2nd Sunday of ADVENT, December 9,2018

Only the very perceptive might have noticed that we’ve begun reading from Luke’s gospel. We’ve left Mark behind, and as we enter upon a new Church year ( Church Calendar begins with Advent)  we are reading this wonderful gospel text which favors the anawim, or the “littlest” among us.  Some of the best narratives of Jesus and his parables are found in this gospel.  Likewise, the favorite gospel passages of many people, like the parable of the Prodigal, the parable of the Good Samaritan, and parables of things getting lost… coins, sheep, people … but that’s all ahead of us.

The scriptures for the Second Sunday of Advent are quickly setting a scene for us.  We are being prepared for the celebration of the great Mystery of Incarnation, and part of our preparation is all about reflecting on how it is, in fact, we prepare ourselves to welcome Jesus into our own lives anew.

Paul’s letter to the Philippians speaks of the love he holds for them because of their partnership with him in service of the gospel.  Paul reminds them that he prays for them always, “with joy,” and he affirms a profound truth for them, as though they might not be able to glimpse it yet for themselves: “I am confident of this, (he writes) that the one who began a good work in you will continue to complete it until the day of Christ Jesus.”  This idea of a work begun in our lives that is continuing to unfold and find its fulfilment is one of the more beautiful ideas in the writings of Paul, to my mind.  It is the prayer of every good pastor.

I know that in times past, pastors were often seen as holding unswerving dominion over their parishes. When I listen to stories about the old-time pastors in the Archdiocese, I often think I am listening to stories about a time when gods walked among men.  The stories tell of driven, committed and determined men who gave their lives in service of a community, often building a parish from the ground up.  To hear these stories is to hear often about the sheer force of will on the part of these characters which saw our local parishes opened, built, and become vibrant communities of faith.  Today, however, this model no longer holds.  It's not for any lack of commitment or determination, but because as time has passed so too have our models of leadership.  Today, parishioners are much more actively involved in their parish communities.  Not only are there a host of volunteer ministers making our mission and outreach possible, but volunteers also serve in parish governance and advisory bodies.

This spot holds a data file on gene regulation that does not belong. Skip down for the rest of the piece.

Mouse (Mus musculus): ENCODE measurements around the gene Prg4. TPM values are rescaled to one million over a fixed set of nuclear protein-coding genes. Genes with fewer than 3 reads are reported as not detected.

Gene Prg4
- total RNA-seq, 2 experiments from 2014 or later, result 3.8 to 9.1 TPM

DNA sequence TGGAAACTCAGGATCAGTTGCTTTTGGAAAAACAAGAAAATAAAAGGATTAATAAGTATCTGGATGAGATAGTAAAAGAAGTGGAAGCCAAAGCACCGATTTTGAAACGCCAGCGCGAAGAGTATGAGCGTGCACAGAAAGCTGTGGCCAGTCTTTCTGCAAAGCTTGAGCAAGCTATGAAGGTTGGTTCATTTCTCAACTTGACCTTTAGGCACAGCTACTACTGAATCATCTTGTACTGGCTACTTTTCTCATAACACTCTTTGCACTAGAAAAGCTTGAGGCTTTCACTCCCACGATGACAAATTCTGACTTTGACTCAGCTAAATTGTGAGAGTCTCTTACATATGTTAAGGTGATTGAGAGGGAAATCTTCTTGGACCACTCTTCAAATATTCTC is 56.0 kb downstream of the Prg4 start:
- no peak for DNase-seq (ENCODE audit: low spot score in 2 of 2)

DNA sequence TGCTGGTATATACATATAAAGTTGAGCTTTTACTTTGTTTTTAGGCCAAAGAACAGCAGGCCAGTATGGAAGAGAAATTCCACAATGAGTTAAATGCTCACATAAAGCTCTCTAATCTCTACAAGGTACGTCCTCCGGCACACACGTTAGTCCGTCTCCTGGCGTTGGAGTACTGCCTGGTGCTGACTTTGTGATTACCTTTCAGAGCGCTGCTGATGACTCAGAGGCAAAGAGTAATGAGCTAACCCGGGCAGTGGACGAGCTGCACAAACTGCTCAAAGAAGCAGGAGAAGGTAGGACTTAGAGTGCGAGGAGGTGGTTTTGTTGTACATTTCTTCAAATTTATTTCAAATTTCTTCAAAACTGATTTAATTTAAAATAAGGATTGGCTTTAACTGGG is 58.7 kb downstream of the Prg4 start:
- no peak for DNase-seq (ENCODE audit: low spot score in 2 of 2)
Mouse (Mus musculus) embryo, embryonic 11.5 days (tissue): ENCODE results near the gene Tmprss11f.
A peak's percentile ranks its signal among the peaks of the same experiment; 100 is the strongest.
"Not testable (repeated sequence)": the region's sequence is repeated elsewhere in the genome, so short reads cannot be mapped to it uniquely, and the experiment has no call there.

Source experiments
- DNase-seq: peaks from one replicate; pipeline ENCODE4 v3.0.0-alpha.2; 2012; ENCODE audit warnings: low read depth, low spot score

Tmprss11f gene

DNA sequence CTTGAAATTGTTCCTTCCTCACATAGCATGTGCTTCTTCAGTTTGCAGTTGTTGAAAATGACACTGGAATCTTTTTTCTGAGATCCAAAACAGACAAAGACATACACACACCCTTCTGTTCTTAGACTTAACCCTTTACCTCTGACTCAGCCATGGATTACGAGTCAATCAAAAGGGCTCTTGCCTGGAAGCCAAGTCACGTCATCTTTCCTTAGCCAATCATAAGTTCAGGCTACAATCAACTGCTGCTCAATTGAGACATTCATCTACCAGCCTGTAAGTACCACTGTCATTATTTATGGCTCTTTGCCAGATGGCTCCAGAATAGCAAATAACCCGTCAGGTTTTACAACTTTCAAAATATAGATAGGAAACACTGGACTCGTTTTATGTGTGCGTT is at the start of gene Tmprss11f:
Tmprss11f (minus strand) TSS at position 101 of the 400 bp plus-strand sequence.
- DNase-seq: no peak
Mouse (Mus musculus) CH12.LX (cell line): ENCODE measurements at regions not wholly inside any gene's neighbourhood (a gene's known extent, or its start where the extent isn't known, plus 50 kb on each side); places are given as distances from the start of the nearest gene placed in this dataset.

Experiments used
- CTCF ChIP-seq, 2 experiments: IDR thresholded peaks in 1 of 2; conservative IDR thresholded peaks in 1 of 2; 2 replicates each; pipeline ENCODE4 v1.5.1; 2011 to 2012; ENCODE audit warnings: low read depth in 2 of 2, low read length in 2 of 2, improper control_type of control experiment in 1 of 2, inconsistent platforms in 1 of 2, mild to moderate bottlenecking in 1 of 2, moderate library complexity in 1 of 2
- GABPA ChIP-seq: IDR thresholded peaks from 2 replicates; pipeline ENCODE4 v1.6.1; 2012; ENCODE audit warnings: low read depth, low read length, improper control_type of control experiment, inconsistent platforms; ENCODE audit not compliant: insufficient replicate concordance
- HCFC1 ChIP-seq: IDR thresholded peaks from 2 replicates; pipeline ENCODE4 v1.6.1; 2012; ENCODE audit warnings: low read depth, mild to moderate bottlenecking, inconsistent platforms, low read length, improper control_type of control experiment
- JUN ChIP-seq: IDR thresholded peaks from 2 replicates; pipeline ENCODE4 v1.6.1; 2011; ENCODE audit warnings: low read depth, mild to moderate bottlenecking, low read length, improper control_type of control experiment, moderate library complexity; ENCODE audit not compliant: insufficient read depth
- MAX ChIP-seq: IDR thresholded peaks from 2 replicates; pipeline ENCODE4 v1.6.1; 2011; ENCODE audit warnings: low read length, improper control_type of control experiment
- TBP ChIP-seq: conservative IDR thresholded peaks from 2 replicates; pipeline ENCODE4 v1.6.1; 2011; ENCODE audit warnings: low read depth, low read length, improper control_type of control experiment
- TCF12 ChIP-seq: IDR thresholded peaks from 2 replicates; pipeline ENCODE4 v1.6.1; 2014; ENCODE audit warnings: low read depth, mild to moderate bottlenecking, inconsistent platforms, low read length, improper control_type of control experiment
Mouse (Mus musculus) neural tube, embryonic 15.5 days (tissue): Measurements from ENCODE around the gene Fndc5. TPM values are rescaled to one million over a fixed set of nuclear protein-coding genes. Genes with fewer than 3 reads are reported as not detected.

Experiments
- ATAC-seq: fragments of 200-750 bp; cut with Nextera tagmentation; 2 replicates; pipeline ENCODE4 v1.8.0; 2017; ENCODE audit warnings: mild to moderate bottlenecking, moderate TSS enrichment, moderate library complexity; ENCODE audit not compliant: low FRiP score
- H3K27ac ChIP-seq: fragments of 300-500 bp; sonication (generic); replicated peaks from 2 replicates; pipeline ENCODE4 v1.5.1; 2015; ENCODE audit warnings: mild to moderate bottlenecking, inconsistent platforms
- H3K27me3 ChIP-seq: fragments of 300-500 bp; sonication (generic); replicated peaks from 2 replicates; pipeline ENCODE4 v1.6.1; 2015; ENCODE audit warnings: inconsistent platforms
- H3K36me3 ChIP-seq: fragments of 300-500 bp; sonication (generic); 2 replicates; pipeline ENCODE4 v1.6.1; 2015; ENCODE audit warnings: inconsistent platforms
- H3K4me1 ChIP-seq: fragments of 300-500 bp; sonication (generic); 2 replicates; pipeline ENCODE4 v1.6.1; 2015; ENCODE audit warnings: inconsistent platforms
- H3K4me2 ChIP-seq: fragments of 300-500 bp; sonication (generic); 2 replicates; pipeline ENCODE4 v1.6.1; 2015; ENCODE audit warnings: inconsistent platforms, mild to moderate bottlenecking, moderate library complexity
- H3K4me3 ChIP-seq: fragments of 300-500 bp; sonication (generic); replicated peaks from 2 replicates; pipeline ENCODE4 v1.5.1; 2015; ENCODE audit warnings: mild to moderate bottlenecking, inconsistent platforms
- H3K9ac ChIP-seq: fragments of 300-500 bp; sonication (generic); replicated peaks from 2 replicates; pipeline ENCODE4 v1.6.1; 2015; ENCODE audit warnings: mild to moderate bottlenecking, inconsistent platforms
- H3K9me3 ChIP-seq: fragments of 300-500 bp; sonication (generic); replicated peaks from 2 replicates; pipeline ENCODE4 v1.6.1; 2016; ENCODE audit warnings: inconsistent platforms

The partnership of which St. Paul spoke in service of the gospel is very real in our time, and that is a wonderful gift for the community of believers.  This partnership is a concrete and practical expression of our opening our lives to leaning into the Reign of God proclaimed by Jesus Christ, and to our participation in building it up.  It is, perhaps, our modern approach to making straight the crooked paths, to filling in valleys and to leveling hills and mountains.  The purpose of all our efforts in ministry, and in building up the life of the community of believers, is to serve the mission of Jesus Christ.  In a real sense, it is our partnership of commitment to the gospel that makes possible an encounter between a seeker and the mercy, compassion and hands-on goodness of Jesus.  In this, as your pastor, I see the finger of God moving deliberately and confidently.  We don’t all do the same thing.  We don’t all give of ourselves in the same way. We can’t all contribute in the way another person does.  However, we each do our own bit.  We each serve in the manner in which it is given to us by God to serve.  In this way, so much is accomplished and so much is made possible in the practical ways of our being a community of believers here at Lourdes.  And so, as pastor of this little community of believers, I join in prayer, paraphrasing the Apostle: 

May your love continue to grow and grow in knowledge and every kind of perception, so that you may truly discern what is of real value, in order that you may be pure and blameless for the day of Christ, to the glory and praise of God, our Father. Amen.”



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